Son Volt headlined a sold-out show at the Bartlett on Sunday night.
The downside of having sky-high expectations for a concert is that you can easily be let down if a band is merely "good" or "great" and not "transcendent."
My expectations for Son Volt
's sold-out show at the Bartlett Sunday night were definitely up there, as I've listened to pretty much everything that band leader Jay Farrar has released for the better part of three decades, starting with Uncle Tupelo's 1990 debut, No Depression
, up through Son Volt's excellent 2017 release Notes of Blue
. But I'd seen Son Volt a few times through the years, and while they were always good, their live shows never grabbed me the way Farrar's distinct, twang-touched voice and way with incisive lyrics do on his recorded work.
Sunday's show, though, was easily the best I've ever seen Son Volt. Maybe it was the intimacy of the venue, maybe it was Farrar and his stellar band feeling how good the new songs are, even when played next to longtime fan favorites from 20 years ago.
Whatever the case, the band was dynamic and rocking, when some past shows I've seen got mired in too many dirge-like musical excursions. There were certainly plenty of poignant moments — you don't want Farrar skipping out on his excellent ballads — but the quintet on stage was energetic and fun to watch (particularly bouncing, smiling bass player Andrew Duplantis) even if Farrar kept the between-song banter to a minimum, as his is wont.
The music spoke loud and clear, reestablishing that Son
Volt is one of the bright lights of "Americana," "roots music" or "alt-country" — whatever label you want to attach to their sound that touches on folks like Hank Williams, Bob Dylan and Tin Pan Alley troubadours of the early 20th century.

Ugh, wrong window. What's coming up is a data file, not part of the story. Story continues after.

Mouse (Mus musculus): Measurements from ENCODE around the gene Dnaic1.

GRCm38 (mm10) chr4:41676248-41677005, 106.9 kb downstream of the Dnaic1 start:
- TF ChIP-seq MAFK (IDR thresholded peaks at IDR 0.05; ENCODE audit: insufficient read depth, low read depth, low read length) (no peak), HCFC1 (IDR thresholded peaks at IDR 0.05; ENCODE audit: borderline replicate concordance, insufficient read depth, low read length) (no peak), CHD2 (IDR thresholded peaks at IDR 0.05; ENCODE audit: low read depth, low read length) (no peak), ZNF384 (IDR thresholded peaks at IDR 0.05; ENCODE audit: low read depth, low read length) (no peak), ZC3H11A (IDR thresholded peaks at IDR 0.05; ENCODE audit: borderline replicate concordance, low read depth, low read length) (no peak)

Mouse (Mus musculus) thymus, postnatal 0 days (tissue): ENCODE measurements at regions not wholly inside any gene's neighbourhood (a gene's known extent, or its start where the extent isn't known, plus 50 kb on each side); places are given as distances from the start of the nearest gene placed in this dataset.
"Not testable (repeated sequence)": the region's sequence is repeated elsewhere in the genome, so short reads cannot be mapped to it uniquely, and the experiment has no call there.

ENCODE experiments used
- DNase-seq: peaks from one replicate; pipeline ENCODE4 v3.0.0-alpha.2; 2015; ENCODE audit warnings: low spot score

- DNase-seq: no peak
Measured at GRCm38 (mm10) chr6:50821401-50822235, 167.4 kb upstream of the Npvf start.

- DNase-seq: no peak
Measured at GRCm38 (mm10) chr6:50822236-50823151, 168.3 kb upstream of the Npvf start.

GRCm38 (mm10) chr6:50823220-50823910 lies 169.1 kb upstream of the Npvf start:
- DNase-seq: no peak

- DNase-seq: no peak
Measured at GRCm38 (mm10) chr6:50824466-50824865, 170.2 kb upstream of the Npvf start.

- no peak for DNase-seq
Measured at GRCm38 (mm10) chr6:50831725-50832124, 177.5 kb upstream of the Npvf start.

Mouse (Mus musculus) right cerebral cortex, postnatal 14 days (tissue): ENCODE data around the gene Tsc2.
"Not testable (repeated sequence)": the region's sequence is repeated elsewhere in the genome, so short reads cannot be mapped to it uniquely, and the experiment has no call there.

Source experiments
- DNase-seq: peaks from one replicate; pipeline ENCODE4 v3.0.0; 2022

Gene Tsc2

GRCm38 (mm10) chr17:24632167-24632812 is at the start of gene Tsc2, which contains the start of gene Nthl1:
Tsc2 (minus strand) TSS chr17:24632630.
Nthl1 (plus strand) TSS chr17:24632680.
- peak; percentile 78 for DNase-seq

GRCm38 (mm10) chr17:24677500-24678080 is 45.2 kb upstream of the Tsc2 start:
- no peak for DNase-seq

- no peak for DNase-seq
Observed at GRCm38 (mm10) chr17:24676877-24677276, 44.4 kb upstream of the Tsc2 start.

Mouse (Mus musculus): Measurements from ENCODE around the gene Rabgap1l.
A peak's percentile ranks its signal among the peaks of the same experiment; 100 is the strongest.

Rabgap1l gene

The set list leaned heavy on the new album (eight of its 10 songs were performed), as well as the band's 1995 debut, Trace
, a stone classic whose songs elicited the loudest cheers and sing-alongs of the night. The 24 songs delivered over the course of nearly two hours also touched on Farrar's solo work ("Damn Shame"), his Gob Iron side project ("Buzz & Grind") and his beloved pre-Son Volt band Uncle Tupelo ("Chickamauga" in the first encore), and closed down with a wickedly fun workout on a Velvet Underground cover ("What Goes On").
Among the new Notes of Blue
songs, show opener "Lost Souls" and the driving "Cherokee St." proved worthy additions to the band's set list, while the back-to-back "Promise The World" and "Back Against the Wall" (which open the album in similar fashion) were most evocative of Farrar's older material.
Elsewhere, the Trace
tracks were predictably excellent, from the hard rock of "Drown" and "Route" to the acoustic-driven "Ten Second News." "Windfall
" opened the first encore, and I'd argue that it's hard to find a better song in the alt-country canon, let alone the Son Volt catalog.
While the players behind Farrar have changed through the years, the current lineup is excellent. Multi-instrumentalist Mark Spencer bounced between expressive organ and crying pedal-steel, while Chris Frame's slide guitar was a perfect complement to Farrar's own ragged strumming.
Together, they make Son Volt and Farrar's old-fashioned songs worth following into the future.
Sunday night's setlist:
1. Lost Souls
3. Buzz & Grind
4. Damn Shame
5. Cherokee St.
6. The Picture
8. Tear-Stained Eye
10. Sinking Down
11. Back Into Your World
12. Catching On
13. Cairo and Southern
14. Ten Second News
15. Promise The World
16. Back Against the Wall
17. Bandages & Scars
18. Driving The View
21. Afterglow 61
24. What Goes On